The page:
A review ordered into an internal probe of alleged sexual misconduct by senior officers found what the military described as a “sexualized culture” that the Royal Canadian Navy “must continue to confront”, but decided nothing about the incident warranted disciplining those involved.
Defence Minister Harjit Sajjan ordered the review in March after Global News reported that the military shut down the internal probe without talking to all of those involved, citing sources.
Sources had said the investigation into alleged inappropriate comments — where the senior officers allegedly joked that a female member wanted to show off her “red room” while on a Zoom call — also did not look into alleged comments that followed, which sources said involved BDSM and “kinky sex.”
Now, military leaders have concluded no discipline is needed.
“We can confirm that the review of the investigation was completed, and found no conduct that required discipline,” the Department of National Defence said in a statement.
Topshee holds command of Maritime Forces Pacific and Joint Task Force Pacific.
Sajjan had asked Gen. Wayne Eyre, the acting chief of the defence staff, to look into how the original probe was handled and Eyre said out of the 132 people who were on the Zoom video call where the alleged misconduct occurred, only 52 responded when contacted by the original investigators.
The defence minister had added the review would look at what went wrong, and did not rule out the possibility the investigation could be reopened if new information was found.
“If more information is found, obviously it needs to be looked into more deeply,” Sajjan said.
Internal emails obtained by Global News showed at least one woman naval officer took issue with the limited nature of the original investigation, saying its conclusion “only serves to reduce faith in the system even further, and at a time when faith is already at an all-time low.”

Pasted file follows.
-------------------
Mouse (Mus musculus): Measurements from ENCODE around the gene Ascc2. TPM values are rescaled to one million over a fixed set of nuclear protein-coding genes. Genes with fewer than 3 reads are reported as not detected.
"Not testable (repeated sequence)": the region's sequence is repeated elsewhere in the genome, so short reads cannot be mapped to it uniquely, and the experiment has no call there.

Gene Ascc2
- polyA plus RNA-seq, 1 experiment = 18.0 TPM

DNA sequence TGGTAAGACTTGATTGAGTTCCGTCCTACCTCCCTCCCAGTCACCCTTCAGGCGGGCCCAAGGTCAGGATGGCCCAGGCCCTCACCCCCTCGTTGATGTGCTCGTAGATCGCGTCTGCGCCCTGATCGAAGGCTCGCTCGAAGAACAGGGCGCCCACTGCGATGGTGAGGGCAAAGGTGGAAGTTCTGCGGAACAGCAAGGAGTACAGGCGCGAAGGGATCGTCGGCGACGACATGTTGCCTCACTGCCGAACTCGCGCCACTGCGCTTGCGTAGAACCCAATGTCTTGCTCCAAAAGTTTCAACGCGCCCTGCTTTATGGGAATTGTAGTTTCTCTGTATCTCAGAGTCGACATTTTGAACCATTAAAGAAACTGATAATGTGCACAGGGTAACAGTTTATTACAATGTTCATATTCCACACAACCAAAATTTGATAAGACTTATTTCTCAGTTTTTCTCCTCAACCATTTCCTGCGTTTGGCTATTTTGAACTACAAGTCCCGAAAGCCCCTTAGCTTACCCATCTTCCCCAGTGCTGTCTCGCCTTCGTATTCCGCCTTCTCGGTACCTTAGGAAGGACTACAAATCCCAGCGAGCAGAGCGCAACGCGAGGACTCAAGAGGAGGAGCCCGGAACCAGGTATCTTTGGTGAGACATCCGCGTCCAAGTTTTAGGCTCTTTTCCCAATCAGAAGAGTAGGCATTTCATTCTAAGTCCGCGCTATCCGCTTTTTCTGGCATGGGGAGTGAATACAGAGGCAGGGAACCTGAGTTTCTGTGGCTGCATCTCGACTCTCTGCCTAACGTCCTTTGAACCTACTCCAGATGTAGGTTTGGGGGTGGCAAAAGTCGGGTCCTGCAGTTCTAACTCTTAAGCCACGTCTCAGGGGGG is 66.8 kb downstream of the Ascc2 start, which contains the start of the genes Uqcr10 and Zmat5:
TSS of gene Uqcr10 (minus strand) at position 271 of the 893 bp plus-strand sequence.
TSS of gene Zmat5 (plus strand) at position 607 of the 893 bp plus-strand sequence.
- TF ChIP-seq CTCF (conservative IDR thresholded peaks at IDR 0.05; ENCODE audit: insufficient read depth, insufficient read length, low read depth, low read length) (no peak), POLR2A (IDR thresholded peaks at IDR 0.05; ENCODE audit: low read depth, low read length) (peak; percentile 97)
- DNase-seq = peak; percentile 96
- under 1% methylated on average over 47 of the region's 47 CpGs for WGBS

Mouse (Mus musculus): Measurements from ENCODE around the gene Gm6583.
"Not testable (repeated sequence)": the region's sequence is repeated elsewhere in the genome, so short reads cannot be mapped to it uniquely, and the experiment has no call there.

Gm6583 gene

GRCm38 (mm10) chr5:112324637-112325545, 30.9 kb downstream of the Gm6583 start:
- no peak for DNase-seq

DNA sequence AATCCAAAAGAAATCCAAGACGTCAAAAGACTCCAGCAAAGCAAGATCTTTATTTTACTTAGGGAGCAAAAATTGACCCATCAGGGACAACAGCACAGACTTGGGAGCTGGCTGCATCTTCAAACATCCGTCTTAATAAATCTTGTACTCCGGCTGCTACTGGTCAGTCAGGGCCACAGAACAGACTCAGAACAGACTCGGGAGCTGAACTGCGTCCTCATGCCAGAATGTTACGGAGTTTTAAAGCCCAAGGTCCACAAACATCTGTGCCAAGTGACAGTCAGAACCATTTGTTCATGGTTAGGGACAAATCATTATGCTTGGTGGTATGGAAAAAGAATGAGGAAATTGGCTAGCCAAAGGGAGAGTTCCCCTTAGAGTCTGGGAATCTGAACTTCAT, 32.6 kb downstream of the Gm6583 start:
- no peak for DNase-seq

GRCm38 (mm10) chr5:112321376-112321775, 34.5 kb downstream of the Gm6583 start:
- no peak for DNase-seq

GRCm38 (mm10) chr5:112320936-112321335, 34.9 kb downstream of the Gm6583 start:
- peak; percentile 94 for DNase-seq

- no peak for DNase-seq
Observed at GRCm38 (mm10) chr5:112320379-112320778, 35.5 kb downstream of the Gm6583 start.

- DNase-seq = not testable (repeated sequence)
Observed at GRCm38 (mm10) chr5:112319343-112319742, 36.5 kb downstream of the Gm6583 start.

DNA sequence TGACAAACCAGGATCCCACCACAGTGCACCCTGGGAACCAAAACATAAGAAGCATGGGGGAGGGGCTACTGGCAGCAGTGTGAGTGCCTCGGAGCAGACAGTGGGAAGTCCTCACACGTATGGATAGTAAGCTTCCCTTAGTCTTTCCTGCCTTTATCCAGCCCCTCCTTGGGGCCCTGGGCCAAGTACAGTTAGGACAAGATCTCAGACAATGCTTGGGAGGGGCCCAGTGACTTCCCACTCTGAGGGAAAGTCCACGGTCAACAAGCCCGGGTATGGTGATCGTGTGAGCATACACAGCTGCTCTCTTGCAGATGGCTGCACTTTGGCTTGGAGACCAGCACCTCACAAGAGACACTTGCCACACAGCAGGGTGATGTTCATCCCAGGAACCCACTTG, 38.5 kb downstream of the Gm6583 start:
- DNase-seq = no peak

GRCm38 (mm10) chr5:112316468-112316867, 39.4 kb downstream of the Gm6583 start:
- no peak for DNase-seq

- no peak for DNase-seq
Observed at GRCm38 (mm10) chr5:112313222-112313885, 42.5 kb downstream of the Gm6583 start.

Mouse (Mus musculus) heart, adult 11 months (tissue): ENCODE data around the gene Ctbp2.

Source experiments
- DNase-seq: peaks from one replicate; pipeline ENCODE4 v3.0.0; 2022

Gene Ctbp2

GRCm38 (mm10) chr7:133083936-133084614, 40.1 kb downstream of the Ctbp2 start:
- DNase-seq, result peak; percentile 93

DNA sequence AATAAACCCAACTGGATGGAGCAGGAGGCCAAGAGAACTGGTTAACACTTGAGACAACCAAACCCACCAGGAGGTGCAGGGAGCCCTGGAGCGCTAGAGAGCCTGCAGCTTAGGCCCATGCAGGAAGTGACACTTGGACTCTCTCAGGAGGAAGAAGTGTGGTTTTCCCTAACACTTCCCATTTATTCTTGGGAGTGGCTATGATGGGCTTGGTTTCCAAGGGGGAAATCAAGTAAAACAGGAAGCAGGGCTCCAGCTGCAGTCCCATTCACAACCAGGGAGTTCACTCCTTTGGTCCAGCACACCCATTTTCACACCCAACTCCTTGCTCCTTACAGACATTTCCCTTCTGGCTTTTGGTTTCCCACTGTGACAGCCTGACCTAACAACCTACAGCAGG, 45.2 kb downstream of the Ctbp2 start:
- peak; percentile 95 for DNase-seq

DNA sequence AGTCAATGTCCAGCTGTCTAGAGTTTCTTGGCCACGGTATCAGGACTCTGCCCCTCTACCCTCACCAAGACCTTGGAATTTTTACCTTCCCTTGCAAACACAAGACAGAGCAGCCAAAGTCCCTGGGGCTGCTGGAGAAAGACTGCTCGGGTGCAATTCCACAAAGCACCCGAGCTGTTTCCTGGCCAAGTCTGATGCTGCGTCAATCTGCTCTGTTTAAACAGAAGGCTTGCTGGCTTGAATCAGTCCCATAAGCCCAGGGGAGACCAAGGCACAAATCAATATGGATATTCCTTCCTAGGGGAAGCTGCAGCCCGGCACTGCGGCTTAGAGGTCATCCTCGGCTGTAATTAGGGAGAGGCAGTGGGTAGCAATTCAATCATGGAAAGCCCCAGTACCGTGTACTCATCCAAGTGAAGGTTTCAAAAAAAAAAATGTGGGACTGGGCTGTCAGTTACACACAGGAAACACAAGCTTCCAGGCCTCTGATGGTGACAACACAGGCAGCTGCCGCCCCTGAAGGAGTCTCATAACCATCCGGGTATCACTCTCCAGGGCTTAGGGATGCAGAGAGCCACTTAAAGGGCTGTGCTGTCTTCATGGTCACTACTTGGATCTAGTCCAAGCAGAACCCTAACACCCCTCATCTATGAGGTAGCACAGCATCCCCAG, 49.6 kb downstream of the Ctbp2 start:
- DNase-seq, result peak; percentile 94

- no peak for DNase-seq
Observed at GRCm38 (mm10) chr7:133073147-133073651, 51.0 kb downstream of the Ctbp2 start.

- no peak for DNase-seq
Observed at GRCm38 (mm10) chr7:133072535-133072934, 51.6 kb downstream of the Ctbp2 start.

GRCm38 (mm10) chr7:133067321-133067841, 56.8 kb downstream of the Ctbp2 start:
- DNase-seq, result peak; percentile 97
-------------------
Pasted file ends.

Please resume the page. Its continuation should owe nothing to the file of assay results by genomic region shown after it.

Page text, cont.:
The original investigation also didn’t address whether senior officers on the call should have intervened. Instead, it concluded with military leadership suggesting subordinate women officers should confront their superiors directly over such issues, according to the emails.
But the review into the original probe determined that the system in place didn’t require changes, with the military statement emphasizing officials remain committed to the system “as the primary mechanism of identifying and addressing personnel issues, including poor leadership and unacceptable conduct.”
That sends the signal to women and men in the military who comes forward that officials are brushing off sexualized comments without recognizing them as a key part of the spectrum of sexual misconduct, said Charlotte Duval-Lantoine, a fellow at the Canadian Global Affairs Institute specializing in defence.
“We need to understand that sexual misconduct obviously operates on a spectrum. It goes from like, banter to actual assault and harassment, which are crimes. Here, we’re dealing with significant banter but what the military doesn’t seem to realize is that it doesn’t matter whether it’s just banter,” she said.
“It allows for other problems to escalate.”
The Canadian military is in the grips of a reckoning over sexual misconduct in its ranks, and high-level allegations against multiple senior leaders have sparked an institutional crisis, experts say.
Former Supreme Court justice Louise Arbour is currently conducting a review into how to implement an independent reporting system for military sexual misconduct but the government has provided no timeline for when it will act to begin creating one.
Her final report is not due until next spring.